The battle over wastewater rights between Pima County and Marana has state lawmakers interested, with Senate President Steve Pierce asking Gov. Jan Brewer to step in.
In a Feb. 1 letter to Brewer, Pierce said Pima County transferred ownership of the Marana Wastewater Treatment facility to the Town of Marana in accordance with Senate Bill 1171, which was passed by lawmakers last year.
The legislation was approved to allow Marana to chart its own course on growth by granting the same freedoms and authorities enjoyed by nearly every other city and town in the state, according to Pierce.
“Unfortunately, Marana’s efforts and the legislature’s will is being thwarted by Pima County’s ongoing stronghold on power and its determination to maintain control of the region’s growth,” he said. “In spite of the state’s clear insistence that Marana be allowed to operate its own treatment facility, the County, through its influence over the Pima Association of Governments, has refused to grant the Town a 208 plan amendment that would designate the Town as its own designated management agency.”
Pierce said the county is also refusing to transfer technical permits necessary for the Town to make needed modifications to the treatment plant.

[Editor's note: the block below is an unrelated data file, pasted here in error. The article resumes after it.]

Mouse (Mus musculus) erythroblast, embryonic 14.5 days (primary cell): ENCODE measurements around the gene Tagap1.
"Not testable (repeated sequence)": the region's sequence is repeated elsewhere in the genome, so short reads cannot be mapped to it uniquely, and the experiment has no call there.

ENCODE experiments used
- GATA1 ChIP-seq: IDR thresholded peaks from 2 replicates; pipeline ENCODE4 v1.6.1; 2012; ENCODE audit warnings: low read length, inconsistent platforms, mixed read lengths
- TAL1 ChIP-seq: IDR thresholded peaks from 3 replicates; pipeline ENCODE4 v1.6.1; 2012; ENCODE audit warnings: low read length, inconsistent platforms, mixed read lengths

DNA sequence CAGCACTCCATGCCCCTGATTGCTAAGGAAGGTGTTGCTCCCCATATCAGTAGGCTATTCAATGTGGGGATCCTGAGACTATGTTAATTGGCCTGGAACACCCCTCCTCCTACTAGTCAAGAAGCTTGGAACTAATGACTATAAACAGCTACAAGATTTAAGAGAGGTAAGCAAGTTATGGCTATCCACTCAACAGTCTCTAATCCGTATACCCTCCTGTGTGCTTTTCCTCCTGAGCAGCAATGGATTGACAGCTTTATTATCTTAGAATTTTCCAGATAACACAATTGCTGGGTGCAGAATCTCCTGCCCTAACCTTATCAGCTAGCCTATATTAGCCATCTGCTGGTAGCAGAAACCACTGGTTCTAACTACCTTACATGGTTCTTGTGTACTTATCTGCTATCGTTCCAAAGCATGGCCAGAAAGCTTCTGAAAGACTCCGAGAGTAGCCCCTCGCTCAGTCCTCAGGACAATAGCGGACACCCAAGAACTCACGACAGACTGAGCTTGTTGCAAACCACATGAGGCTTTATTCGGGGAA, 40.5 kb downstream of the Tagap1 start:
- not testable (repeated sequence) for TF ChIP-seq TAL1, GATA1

Pierce said federal law gives Gov. Brewer the authority to issue the Town of Marana a 208 plan amendment in spite of Pima County’s objections, thus allowing the Town to become the designated management agency of its service area.
“As president of the State Senate, I strongly urge you to exercise your authority and grant the Town of Marana’s application for a 208 plan amendment,” said Pierce. “I also ask that you publicly urge the Pima County Board of Supervisors to transfer the technical permits associated with the Town of Marana’s Wastewater Treatment Facility. Doing so will further the intent of SB 1171, and send a clear message to Pima County that its obstruction will not be accepted.”
Pierce also sent a letter to Henry Darwin, the director of the Arizona Department of Environmental Quality, asking the state agency to investigate “Pima County’s lack of authority to operate a water treatment system.”
Pima County is challenging the state’s passing of SB 1171 in court, claiming it is unconstitutional.
Pima County turned the wastewater plant over to Marana on Jan. 3, but did not turn the county’s permits over with it.